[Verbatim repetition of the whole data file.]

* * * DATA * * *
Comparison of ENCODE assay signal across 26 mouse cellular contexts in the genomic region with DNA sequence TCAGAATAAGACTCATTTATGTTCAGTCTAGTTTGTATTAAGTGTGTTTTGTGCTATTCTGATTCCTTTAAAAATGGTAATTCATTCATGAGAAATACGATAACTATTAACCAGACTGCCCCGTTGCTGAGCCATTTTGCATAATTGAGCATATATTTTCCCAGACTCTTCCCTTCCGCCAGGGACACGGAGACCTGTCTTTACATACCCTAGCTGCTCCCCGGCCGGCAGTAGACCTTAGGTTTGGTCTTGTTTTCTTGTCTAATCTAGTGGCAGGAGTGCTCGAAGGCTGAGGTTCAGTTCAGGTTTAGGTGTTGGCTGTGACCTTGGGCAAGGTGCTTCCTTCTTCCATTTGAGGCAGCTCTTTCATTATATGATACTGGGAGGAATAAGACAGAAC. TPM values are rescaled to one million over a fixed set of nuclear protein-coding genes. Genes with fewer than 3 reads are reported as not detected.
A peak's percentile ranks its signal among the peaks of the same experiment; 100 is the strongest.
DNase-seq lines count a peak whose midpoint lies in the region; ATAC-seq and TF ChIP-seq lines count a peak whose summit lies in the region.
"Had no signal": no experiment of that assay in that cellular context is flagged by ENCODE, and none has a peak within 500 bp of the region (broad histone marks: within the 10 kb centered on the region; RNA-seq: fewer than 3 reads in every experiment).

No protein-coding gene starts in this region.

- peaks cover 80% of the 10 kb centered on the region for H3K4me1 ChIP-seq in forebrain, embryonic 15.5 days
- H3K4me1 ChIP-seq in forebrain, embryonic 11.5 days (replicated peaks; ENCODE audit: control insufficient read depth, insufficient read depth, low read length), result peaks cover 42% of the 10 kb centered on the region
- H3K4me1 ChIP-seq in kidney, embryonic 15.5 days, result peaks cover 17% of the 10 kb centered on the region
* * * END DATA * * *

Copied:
Comparison of ENCODE assay signal across 26 mouse cellular contexts in the genomic region with DNA sequence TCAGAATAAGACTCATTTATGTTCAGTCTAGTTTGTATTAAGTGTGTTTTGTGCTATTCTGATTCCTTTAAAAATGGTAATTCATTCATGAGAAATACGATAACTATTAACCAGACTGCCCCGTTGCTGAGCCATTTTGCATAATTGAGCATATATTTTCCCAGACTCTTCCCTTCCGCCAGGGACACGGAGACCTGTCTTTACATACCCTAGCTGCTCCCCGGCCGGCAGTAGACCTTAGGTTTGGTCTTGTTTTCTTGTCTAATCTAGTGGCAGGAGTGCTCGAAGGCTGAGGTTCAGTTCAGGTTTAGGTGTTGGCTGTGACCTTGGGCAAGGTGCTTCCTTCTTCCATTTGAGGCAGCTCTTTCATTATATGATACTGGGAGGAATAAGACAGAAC. TPM values are rescaled to one million over a fixed set of nuclear protein-coding genes. Genes with fewer than 3 reads are reported as not detected.
A peak's percentile ranks its signal among the peaks of the same experiment; 100 is the strongest.
DNase-seq lines count a peak whose midpoint lies in the region; ATAC-seq and TF ChIP-seq lines count a peak whose summit lies in the region.
"Had no signal": no experiment of that assay in that cellular context is flagged by ENCODE, and none has a peak within 500 bp of the region (broad histone marks: within the 10 kb centered on the region; RNA-seq: fewer than 3 reads in every experiment).

No protein-coding gene starts in this region.

- peaks cover 80% of the 10 kb centered on the region for H3K4me1 ChIP-seq in forebrain, embryonic 15.5 days
- H3K4me1 ChIP-seq in forebrain, embryonic 11.5 days (replicated peaks; ENCODE audit: control insufficient read depth, insufficient read depth, low read length), result peaks cover 42% of the 10 kb centered on the region
- H3K4me1 ChIP-seq in kidney, embryonic 15.5 days, result peaks cover 17% of the 10 kb centered on the region